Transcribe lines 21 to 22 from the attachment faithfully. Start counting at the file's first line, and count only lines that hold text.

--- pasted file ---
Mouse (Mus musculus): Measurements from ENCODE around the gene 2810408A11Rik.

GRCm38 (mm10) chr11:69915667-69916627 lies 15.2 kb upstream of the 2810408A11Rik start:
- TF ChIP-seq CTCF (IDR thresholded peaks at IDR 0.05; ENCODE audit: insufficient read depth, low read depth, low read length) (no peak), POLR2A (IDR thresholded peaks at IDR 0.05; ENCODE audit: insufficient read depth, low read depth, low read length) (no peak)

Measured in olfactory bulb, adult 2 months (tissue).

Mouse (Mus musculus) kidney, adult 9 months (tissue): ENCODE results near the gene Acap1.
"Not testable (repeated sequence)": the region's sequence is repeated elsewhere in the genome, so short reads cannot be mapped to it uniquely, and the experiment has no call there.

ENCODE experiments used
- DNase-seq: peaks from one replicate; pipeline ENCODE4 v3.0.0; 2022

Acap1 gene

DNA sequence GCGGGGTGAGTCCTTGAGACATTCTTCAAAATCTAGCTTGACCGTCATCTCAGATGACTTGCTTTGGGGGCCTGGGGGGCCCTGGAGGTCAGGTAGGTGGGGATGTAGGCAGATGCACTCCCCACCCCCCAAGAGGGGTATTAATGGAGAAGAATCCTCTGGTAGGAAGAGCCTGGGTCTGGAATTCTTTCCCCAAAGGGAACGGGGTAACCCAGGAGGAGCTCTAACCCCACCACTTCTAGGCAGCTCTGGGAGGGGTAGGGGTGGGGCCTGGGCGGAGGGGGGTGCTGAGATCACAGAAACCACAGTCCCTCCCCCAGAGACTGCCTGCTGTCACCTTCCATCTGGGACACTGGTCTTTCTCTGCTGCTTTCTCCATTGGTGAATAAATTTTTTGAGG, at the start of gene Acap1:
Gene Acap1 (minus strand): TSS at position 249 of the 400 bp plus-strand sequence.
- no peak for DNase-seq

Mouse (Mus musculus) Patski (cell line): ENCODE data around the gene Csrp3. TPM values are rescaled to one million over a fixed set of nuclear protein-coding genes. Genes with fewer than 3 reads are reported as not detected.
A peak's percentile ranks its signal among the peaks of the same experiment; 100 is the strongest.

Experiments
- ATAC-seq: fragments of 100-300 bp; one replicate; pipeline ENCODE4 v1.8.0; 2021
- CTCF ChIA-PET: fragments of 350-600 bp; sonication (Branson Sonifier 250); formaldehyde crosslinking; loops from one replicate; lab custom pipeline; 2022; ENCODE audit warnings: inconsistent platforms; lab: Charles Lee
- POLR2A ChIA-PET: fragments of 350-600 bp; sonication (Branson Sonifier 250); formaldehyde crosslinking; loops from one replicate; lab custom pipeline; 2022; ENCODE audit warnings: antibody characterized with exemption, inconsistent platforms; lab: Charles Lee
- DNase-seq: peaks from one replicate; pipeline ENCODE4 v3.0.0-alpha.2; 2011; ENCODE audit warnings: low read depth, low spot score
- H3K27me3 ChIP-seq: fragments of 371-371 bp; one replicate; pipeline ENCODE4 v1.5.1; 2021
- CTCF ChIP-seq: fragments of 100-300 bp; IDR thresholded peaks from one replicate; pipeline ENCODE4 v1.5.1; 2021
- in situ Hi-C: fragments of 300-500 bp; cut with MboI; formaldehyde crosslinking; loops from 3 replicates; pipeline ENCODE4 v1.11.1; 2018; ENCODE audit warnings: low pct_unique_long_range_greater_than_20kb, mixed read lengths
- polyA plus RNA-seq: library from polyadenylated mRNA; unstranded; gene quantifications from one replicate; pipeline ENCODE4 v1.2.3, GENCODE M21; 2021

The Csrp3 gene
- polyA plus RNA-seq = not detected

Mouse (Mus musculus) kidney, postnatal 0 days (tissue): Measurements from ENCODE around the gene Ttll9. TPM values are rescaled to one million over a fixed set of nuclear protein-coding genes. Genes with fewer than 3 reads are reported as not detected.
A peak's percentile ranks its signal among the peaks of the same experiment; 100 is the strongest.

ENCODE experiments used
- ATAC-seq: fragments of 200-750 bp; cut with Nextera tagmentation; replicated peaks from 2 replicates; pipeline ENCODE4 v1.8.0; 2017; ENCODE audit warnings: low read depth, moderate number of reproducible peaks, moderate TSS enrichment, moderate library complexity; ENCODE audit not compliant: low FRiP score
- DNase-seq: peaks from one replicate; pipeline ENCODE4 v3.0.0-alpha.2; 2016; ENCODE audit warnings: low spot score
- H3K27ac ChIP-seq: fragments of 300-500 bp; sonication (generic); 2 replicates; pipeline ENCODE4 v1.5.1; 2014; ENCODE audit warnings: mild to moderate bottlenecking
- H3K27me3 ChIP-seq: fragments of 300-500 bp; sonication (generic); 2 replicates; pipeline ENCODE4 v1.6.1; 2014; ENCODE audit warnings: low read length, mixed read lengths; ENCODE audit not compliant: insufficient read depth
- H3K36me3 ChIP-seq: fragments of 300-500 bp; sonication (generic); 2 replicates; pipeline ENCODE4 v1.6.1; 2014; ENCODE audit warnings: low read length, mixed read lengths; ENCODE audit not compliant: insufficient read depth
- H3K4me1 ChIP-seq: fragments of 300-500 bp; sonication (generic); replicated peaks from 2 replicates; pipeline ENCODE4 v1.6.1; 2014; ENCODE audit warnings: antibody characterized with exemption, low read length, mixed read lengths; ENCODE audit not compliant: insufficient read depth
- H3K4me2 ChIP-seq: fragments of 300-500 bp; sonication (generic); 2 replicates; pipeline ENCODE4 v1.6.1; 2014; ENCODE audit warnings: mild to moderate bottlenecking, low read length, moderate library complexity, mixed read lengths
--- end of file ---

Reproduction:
- CTCF ChIP-seq: fragments of 100-300 bp; IDR thresholded peaks from one replicate; pipeline ENCODE4 v1.5.1; 2021
- in situ Hi-C: fragments of 300-500 bp; cut with MboI; formaldehyde crosslinking; loops from 3 replicates; pipeline ENCODE4 v1.11.1; 2018; ENCODE audit warnings: low pct_unique_long_range_greater_than_20kb, mixed read lengths